5 Ways to Fuel Your Writing
Writing is a mentally depleting task, and we work ourselves silly. After a fifteen-thousand-word week, we can feel like we’ve been hit by a truck—an eighteen-wheeler carrying a load of bricks.
And while reaching for the coffee might us feel better for a moment, it’s not the fix we need. Don’t get me wrong, I love coffee. But taking care of ourselves and our bodies is the number-one most important thing we can do for our writing.
If our bodies are not functioning at one hundred percent, our minds won’t be. And our creativity and productivity will both suffer.
So here are a some simple ways to boost energy levels for the long term:
No, you don’t have to run twelve miles and toss up a PR on your back squat. Go for a walk. Do a few jumping jacks. Take up yoga. Do whatever you can to get your heart rate up and your body stretched out, and do your best to stay active throughout the day. We spend a lot of time sitting in one place staring at a screen/page. Set a timer for every hour or two, and take a moment to stretch your legs.
P.S. Fitness trackers are fantastic for making sure you're moving throughout the day. I have the Fitbit Charge HR, and I absolutely adore it.
A person can survive more than three weeks without food, but only three to five days without water. Our bodies need it, and dehydration is the easiest way to make yourself feel like shit.
Quick story: I refused to drink water until I was eighteen years old. I hated it, everything about it. The taste disgusted me. (Keep in mind, I was also an athlete.) So for eighteen years, I survived on sports drinks, juice, and coke. Bad, bad, bad idea. For about three months during my senior year of high school, I would wake up, throw up, then get ready for school—because I was dehydrated all the time. I was weak, and I was absolutely not functioning at full speed, athletically or otherwise. So I decided enough was enough and forced myself to drink water.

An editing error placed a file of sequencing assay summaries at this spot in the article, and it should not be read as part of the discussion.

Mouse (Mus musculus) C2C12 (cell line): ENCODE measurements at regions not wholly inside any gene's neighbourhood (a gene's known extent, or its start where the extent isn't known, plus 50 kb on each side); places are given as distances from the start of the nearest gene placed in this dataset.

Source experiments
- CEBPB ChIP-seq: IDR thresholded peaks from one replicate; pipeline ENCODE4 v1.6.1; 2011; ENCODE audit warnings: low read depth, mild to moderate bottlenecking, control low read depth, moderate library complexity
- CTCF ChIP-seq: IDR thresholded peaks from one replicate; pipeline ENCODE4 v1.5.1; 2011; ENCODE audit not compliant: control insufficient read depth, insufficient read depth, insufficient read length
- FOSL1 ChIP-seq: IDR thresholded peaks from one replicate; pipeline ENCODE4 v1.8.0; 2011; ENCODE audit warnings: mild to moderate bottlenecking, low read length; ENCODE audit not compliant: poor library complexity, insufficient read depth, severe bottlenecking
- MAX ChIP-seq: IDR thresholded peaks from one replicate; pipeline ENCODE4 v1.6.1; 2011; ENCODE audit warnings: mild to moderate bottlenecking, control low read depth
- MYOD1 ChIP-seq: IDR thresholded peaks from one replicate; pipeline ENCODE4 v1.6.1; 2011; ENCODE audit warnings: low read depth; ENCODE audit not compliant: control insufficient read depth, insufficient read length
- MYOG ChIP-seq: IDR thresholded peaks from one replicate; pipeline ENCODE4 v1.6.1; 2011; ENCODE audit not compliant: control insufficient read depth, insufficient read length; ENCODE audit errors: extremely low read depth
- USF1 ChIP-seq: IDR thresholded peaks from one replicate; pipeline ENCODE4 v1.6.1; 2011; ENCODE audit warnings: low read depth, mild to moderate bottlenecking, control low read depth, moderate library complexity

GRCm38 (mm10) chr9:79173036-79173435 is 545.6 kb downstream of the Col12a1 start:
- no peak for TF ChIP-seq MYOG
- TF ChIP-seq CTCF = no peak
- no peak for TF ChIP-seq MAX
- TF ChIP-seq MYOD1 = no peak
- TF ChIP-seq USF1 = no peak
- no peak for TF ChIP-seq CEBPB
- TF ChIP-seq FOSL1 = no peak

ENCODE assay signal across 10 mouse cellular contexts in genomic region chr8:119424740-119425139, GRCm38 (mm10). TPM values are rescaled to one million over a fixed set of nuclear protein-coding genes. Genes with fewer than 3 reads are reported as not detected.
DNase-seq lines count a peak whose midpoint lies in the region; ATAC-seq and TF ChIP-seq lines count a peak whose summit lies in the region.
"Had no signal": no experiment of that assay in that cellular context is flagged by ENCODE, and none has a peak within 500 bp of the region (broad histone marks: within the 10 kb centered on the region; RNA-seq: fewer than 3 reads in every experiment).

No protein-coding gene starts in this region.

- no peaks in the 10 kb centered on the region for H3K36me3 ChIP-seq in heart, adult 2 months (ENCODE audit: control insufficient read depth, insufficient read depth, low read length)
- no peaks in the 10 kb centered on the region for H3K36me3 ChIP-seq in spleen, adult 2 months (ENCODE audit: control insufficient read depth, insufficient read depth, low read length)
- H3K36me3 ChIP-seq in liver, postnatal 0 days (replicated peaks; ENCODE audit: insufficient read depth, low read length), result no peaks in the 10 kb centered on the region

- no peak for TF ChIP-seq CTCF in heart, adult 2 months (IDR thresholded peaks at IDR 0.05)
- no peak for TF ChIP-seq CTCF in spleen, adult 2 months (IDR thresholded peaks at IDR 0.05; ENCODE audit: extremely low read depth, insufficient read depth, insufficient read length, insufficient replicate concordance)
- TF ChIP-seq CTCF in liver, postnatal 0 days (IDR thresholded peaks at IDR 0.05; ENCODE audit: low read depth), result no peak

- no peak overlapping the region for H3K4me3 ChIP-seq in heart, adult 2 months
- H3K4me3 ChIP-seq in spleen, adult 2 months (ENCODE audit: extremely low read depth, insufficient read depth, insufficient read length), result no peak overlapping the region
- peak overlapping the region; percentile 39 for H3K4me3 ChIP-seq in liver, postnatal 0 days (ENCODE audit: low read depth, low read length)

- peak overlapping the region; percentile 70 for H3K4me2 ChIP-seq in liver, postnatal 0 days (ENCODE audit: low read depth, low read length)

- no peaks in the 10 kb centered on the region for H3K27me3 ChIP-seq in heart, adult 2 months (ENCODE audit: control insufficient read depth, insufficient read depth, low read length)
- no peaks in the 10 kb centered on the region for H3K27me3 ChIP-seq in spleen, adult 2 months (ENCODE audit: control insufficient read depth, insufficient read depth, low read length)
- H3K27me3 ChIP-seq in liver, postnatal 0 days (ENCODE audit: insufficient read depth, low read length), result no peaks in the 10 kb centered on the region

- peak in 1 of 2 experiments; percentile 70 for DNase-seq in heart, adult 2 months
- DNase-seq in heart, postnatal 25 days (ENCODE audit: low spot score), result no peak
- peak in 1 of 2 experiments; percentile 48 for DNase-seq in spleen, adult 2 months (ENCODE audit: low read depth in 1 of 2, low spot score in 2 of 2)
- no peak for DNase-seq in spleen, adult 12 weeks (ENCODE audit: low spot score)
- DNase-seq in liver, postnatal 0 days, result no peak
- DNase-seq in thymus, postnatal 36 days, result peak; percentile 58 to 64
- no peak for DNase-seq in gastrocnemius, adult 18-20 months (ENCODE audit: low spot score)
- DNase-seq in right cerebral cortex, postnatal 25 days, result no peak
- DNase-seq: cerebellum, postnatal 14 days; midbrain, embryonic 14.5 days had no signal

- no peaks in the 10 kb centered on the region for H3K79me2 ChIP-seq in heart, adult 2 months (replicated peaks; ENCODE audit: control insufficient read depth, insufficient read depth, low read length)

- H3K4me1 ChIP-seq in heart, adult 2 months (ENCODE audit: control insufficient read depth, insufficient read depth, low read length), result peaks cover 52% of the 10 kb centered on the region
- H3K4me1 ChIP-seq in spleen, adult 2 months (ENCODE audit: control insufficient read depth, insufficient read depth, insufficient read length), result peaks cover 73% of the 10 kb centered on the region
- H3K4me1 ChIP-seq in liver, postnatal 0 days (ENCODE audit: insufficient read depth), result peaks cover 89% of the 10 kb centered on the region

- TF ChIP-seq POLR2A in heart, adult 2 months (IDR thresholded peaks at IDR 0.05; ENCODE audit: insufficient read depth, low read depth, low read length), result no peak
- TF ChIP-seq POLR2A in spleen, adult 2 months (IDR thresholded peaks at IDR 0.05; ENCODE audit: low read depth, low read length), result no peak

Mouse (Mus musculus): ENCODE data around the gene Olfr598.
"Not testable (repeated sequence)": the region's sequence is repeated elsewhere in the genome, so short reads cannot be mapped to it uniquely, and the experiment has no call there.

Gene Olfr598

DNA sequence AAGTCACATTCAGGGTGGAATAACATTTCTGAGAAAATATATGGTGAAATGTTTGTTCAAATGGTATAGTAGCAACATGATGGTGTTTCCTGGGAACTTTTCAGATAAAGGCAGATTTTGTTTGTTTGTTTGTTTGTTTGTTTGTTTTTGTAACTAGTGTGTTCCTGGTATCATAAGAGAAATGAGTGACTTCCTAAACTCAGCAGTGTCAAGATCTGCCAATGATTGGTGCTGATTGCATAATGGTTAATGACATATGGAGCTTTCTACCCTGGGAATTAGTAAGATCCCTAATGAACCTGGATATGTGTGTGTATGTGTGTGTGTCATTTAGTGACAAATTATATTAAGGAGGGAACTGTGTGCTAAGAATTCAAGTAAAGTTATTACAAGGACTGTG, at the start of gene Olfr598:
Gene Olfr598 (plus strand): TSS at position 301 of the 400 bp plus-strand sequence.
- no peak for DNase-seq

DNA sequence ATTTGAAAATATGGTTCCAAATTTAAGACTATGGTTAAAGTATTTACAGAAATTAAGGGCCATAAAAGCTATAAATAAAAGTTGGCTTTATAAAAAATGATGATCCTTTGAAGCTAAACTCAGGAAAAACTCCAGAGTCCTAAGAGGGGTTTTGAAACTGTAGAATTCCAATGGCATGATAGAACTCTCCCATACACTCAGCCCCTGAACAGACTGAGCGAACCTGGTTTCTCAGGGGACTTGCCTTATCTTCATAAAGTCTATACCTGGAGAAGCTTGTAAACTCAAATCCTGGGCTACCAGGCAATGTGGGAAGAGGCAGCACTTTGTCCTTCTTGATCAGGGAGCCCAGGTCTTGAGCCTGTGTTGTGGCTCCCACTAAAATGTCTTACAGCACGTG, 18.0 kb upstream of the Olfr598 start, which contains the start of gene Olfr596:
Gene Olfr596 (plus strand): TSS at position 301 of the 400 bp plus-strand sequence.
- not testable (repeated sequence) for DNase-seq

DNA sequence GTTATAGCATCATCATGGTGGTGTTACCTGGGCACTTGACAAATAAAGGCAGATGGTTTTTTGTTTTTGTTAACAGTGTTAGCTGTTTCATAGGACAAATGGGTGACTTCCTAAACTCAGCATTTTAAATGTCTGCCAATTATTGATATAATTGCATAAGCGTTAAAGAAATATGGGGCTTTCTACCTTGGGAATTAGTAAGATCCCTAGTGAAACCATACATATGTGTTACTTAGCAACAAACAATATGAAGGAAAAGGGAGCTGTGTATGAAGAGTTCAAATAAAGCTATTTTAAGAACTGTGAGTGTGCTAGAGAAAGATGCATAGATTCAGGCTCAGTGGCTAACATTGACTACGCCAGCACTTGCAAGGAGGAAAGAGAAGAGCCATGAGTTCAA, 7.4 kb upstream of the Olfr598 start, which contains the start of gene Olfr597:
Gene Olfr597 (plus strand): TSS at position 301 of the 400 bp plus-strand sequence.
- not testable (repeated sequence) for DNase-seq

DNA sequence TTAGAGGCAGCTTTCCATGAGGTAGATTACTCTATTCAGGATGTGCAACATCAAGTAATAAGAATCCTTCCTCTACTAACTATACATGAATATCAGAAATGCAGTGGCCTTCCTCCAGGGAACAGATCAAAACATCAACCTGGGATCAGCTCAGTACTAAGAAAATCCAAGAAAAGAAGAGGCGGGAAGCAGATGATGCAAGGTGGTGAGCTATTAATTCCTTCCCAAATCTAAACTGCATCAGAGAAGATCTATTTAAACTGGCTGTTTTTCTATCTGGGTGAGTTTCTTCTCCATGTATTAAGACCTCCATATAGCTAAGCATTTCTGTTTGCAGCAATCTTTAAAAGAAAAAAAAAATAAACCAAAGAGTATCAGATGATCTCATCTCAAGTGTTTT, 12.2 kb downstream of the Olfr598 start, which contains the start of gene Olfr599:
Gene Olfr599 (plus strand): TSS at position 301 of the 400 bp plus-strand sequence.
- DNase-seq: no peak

Now, I carry a CamelBak with me everywhere and drink at least a hundred ounces a day. And I feel a hundred times better.
If you have trouble staying hydrated, here are some tips.
Another story: I didn’t eat vegetables until I was nineteen. (I really wasn’t a healthy kid.) I had southern vegetables. Green beans, fried potatoes, fried squash, corn. But no spinach, peppers, cauliflower, zucchini. When I got my first apartment and began cooking for myself, I discovered the produce section at the grocery store. And let me tell you, my energy levels went through the roof. Even now, if I let veggies slip out of my diet for a couple days, I begin to feel down in the dumps.
So explore your local produce section—or farmer’s market. Have fun with it. Try new vegetables and new ways of preparing them. (Anybody like zoodles?) You might even try going temporarily vegetarian to get used to eating more vegetables.
Also, while we’re on food: lean meats (chicken, fish, turkey), whole grains (brown rice, whole wheat pasta/bread, oats), nuts, and fruit. And if you like to bake or make sugary foods, try Stevia drops! No aftertaste, and they’re totally natural. I get mine at Trader Joes.
This is a big one for writers, especially the night owls. Everybody is different, but as a general rule, shoot for eight hours of sleep. It’s incredible how often sleep hygiene is overlooked.
I’m so exhausted. I didn’t have my cup of coffee this morning.
How much sleep did you get?
Oh, three hours.
It’s not that we don’t see the connection. We don’t want to see it. There are only twenty-four hours in a day, and we’re supposed to sacrifice eight of them to sleep? How many words could we write during that time?
Think of it this way. If you decide to stay up and write instead of sleeping, you’ll be too exhausted to write tomorrow. And your writing will suffer in the long term.
So just go to bed.
This is big, and this is something we all struggle with. Writing is damn stressful. Even when we manage to get the words on the page, we have the stress of submitting and rejection and the constant battle with doubt--Is it good enough?
So taking time to de-stress and clear your mind is huge for keeping your energy and your positivity up. This is different for everyone. A party might be a great way for an extrovert to unwind, but an introvert will need time to de-stress from that, too. Do what works for you. A movie. A hike. A good book. Some time in a hammock. A night out with friends.
Make time, and do not underestimate the impact this stress relief has on your work.
So how do you stay energized?
Author & Editor